No More Heroes is a franchise I totally forgot I needed in my life. I played the first two to death when they released on the Wii, and always wanted to see where the series was headed or even if we would ever see Travis Touchdown again. The series has long been known to be a bizarre little love letter to gaming, and with Travis Strikes Again, director Goichi Suda (known as Suda51) is as sharp as ever. This time paying homage largely to the indie game scene, Travis Strikes Again is No More Heroes but not as you know it.
The general premise of the plot is best left unexplained, but the game opens with Bad Man trying to murder Travis Touchdown as revenge for him murdering his daughter, Bad Girl from the first game. Somehow, through some strange power, they’re both sucked into the Death Drive MkII, Travis’s rare unreleased gaming console, and must fight their way out. It’s a bonkers story though I’d expect no less from auteur director Suda51 – and includes elements of government conspiracies, existential crises and talking cats (and sheep).Travis Strikes Again might take place in the No More Heroes universe but it certainly plays a whole lot differently. The general premise of the game is that you’ll play as Travis or Bad Man as they venture through six different video games on the Death Drive. Each of the games is littered with bugs that need eradicating as well as a boss. Much like the first two games, the highlights are the boss battles, though unlike the first two games there’s a lot less of them. Still, Travis Strikes Again evokes the spirit of the No More Heroes games but in an entirely different way.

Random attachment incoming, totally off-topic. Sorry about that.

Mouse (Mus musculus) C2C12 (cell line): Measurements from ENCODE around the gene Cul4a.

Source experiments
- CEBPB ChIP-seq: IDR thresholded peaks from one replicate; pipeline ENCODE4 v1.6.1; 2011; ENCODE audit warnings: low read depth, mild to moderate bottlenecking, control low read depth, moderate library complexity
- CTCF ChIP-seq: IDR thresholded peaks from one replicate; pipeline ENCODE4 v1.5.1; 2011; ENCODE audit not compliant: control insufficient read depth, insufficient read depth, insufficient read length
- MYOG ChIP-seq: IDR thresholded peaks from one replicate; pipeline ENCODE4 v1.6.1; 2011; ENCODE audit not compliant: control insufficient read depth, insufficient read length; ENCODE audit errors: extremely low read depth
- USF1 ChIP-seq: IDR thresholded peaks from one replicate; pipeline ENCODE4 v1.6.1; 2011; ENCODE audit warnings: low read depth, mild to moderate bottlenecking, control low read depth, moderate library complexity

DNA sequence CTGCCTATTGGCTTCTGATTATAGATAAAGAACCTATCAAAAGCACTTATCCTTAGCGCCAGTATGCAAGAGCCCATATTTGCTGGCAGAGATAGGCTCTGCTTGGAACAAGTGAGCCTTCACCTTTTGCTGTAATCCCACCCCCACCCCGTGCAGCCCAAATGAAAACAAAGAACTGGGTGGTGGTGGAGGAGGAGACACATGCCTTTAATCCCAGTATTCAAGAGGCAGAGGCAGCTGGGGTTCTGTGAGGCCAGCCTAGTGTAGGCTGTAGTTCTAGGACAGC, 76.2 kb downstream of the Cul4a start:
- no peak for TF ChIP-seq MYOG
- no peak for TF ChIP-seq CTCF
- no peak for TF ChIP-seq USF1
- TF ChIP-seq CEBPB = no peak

Most of the game is played through a top down perspective, not unlike Diablo and Baldur’s Gate. The difference is that Travis Strikes Again is incredibly fast paced, requiring players to dodge and evade attacks not unlike a game like Bayonetta or Devil May Cry. The difference in Travis Strikes Again is in its simplicity – which would normally hold back a game like this. Instead, Travis Strikes Again takes its simplistic premises and transposes them into strange and bizarre situations.Each of the unreleased Death Drive video games Travis jumps into has its own aesthetic and look, but also features unique gimmicks too. One might take the form of a side-scrolling platform game (primarily), while another is a Resident Evil-esque search for clues through an elaborate mansion. One of them even has you fighting to earn parts to upgrade your virtual reality race car (yes, a game within a game. So meta).